Attacks on water, sanitation and conflict workers around the world put the lives of 48 million people, including children, at risk and deny them access to critical services, the United Nations Children’s Fund (UNICEF).
In the report “Water under attack 3: Attacks on water and sanitation services in armed conflict and the effects on children”, the UN agency underlines that the protection of water and sanitation services is “essential” for the survival of millions of children.
In fragile countries, children under five die 20 times more often from diarrhea than from violence, and children in extremely fragile countries are often more than eight times worse off than stable-born children and sheltered contexts in terms of water, sanitary indicators and sanitation .
The report, which examined the situation in the Central African Republic (CAR), Iraq, Libya, the Occupied Palestinian Territories, Pakistan, Sudan, Syria, Ukraine and Yemen focuses on the “big ones.” Impact “on children and their families if the water and sanitation infrastructure is attacked, damaged or destroyed, controlled or otherwise restricted in countries besieged by armed conflict. It also stresses that children’s access to water is under threat in almost all conflict-related emergencies to which UNICEF responds.
For example, eastern Ukraine has seen four attacks on its water infrastructure since the beginning of the year. 380 attacks have been recorded since 2017. Around 3.2 million people need water and sanitation.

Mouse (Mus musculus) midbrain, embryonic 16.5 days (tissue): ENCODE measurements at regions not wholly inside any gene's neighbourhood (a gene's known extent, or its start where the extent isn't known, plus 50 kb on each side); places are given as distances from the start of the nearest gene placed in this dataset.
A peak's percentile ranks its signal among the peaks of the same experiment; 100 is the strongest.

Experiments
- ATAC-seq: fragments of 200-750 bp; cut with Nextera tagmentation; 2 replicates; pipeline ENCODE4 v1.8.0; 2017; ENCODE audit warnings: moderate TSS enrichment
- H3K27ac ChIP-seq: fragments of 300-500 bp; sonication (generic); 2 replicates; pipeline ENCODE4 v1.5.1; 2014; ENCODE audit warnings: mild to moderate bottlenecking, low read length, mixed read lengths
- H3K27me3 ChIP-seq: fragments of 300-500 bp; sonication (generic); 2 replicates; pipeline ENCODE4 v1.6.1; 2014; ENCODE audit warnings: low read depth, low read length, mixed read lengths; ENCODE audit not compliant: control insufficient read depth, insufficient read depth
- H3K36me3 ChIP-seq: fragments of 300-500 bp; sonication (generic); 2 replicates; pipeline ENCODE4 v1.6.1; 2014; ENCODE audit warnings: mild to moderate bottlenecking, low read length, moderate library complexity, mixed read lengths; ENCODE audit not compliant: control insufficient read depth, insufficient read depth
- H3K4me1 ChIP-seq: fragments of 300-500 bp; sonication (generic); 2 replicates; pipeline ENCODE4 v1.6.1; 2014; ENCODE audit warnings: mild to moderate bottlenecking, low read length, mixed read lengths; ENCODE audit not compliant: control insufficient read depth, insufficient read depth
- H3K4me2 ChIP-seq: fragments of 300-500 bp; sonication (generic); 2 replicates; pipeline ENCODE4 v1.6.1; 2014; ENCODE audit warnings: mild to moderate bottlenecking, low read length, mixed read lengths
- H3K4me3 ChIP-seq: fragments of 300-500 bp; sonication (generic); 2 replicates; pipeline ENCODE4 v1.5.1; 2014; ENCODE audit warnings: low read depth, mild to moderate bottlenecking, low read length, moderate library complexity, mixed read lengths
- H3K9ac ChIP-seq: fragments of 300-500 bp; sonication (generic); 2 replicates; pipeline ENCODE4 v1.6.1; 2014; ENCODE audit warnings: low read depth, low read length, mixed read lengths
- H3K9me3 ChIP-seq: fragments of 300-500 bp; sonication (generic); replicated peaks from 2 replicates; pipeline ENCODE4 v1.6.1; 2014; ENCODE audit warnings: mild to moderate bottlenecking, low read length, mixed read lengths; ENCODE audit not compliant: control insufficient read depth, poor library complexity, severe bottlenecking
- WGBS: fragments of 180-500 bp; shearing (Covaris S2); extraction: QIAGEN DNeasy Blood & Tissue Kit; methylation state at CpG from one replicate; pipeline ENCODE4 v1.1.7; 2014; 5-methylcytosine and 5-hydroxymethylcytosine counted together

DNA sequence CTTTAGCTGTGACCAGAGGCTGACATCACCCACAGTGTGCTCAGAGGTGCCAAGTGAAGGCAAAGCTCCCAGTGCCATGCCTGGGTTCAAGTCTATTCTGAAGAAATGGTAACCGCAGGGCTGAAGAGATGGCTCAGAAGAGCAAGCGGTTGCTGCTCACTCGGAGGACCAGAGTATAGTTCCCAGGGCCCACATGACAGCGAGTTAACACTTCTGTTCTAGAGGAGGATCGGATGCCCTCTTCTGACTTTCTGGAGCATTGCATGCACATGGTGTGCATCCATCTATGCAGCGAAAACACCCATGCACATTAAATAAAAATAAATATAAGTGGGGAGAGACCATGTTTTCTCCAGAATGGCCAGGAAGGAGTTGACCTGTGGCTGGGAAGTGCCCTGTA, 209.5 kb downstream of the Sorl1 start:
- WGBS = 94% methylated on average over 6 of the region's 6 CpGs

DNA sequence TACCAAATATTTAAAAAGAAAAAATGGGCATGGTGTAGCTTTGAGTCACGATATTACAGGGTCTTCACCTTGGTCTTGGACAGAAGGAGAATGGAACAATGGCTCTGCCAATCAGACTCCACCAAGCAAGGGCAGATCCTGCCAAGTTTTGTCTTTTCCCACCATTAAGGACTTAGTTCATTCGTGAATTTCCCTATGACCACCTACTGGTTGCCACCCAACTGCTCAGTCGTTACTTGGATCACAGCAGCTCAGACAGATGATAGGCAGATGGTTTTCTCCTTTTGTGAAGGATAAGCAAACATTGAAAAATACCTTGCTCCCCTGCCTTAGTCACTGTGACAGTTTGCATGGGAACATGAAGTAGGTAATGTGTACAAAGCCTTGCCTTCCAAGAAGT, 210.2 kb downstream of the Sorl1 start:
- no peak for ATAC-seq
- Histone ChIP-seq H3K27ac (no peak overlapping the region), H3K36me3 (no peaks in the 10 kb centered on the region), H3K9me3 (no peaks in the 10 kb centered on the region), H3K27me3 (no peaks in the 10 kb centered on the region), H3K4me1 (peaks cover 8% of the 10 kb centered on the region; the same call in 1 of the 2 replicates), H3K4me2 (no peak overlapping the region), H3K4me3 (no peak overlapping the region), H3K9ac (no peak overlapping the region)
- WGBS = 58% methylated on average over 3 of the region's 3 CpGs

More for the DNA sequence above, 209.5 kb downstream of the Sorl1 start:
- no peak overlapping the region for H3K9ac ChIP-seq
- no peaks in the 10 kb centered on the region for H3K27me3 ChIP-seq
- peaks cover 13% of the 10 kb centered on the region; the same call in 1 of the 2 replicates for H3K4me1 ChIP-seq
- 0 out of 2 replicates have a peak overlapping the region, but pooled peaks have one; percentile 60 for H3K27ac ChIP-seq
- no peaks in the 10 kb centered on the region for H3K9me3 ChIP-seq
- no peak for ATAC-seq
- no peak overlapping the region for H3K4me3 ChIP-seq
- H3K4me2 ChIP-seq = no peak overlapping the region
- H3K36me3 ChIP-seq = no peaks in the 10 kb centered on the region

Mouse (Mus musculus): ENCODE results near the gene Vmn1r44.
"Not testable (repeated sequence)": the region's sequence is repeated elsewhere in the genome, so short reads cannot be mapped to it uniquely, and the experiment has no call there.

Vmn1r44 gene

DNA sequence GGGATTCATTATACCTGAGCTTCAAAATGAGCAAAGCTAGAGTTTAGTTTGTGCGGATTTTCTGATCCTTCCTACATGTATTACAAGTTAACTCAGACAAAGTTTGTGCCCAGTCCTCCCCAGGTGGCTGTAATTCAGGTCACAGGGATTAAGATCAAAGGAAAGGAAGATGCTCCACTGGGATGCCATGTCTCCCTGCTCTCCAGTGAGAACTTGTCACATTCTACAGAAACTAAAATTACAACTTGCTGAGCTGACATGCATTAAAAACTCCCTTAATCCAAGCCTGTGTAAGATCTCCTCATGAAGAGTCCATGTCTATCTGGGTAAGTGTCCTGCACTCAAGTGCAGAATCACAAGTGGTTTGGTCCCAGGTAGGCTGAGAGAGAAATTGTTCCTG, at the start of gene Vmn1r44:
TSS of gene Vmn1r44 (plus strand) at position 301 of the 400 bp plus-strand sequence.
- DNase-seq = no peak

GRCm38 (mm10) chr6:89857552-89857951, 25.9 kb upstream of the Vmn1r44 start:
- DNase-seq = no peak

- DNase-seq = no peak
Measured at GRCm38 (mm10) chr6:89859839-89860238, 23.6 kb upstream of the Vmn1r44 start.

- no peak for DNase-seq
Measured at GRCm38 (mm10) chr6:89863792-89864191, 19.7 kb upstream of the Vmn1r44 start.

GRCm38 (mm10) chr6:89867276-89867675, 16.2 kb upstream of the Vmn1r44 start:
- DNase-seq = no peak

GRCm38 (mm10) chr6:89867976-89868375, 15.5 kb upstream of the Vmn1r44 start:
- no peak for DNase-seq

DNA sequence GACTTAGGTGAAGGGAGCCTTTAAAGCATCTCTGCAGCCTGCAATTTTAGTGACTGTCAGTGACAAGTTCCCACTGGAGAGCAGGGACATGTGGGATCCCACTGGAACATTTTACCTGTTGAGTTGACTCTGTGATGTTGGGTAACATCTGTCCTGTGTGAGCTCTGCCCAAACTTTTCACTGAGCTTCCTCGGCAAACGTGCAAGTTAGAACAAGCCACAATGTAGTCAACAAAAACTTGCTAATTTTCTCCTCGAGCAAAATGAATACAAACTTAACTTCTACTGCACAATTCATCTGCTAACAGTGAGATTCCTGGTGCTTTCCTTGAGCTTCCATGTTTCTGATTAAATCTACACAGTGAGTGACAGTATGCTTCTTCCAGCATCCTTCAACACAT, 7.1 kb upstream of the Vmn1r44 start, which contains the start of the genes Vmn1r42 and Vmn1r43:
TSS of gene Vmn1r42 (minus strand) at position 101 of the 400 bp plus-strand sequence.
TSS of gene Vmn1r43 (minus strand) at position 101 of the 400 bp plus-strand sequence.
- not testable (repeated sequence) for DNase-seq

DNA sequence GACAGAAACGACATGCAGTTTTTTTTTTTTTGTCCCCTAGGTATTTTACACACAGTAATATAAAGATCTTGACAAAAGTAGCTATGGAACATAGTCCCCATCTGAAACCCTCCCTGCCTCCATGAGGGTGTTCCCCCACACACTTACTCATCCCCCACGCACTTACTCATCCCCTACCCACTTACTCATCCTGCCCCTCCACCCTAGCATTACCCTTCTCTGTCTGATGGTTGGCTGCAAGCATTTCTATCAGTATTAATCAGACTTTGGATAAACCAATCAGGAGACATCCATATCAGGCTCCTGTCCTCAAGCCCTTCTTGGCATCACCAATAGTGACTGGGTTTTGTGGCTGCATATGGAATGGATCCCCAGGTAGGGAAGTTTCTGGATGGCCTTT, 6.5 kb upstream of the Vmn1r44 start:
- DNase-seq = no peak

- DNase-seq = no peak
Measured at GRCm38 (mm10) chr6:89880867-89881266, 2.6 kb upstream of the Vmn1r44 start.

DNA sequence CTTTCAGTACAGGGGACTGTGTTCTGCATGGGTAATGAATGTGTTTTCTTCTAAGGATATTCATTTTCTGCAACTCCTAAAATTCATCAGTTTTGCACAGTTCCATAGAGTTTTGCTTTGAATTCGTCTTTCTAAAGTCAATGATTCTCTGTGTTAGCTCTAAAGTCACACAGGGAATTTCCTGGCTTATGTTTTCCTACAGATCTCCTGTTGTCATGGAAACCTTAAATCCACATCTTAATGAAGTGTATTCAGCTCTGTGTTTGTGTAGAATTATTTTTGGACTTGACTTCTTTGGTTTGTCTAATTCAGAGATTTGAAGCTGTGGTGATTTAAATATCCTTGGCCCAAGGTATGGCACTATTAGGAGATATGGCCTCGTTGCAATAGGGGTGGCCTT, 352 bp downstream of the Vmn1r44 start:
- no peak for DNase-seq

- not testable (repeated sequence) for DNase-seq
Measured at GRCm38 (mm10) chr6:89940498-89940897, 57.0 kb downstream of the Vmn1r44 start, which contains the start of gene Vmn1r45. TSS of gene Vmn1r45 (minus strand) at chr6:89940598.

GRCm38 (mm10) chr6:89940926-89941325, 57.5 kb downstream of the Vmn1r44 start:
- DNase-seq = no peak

Yemen, which has been in conflict for more than five years, experienced 122 air strikes on its water infrastructure between March 2015 and February 2021. Around 15.4 million people are in dire need of safe water and sanitation as the cholera epidemic continues causing thousands of children sick every week.
Since 2019, 95 attacks on 142 water and sanitation infrastructures have been carried out in the Occupied Palestinian Territories. More than 1.6 million people live without access to these basic services.
Iraq’s decades of fragility have severely damaged its water and sanitation infrastructure and 1.85 million people have not given regular access to clean drinking water and sanitation.
Around 12.2 million people in Syria need access to water and sanitation as their infrastructure has been badly damaged in the last ten years of the conflict.
“Access to water is a means of survival that should never be used as a war tactic,” said Manuel Fontaine, director of emergency programs at UNICEF. “Attacks on the water and sanitation infrastructure are attacks on children,” he recalled before highlighting that if the flow of water stops, diseases like cholera and diarrhea can spread like “forest fires, often fatally”.
“Hospitals cannot function and malnutrition and acute malnutrition rates are on the rise,” Fontaine continued, lamenting that children and families are often forced to go out in search of water, putting them, especially girls, at greater risk become risk of harm and violence. “
In order to urgently protect children in conflict situations and to ensure access to adequate and safe drinking water, UNICEF has called on all parties to the conflict to “immediately” stop attacks on water and sanitation personnel and services and to fulfill their obligations to protect children in conflict, including Protection of the water and sanitation infrastructure.
UNICEF has called on states, including members of the United Nations Security Council, to take “stronger” measures to hold those responsible for these attacks accountable. For their part, donors have been asked to invest in water and sanitation in conflict situations as this is the first line of defense against communicable diseases.
Finally, the United Nations Agency has urged citizens to join its call to end attacks on children in conflict and to speak out to protect water and sanitation infrastructure and water workers.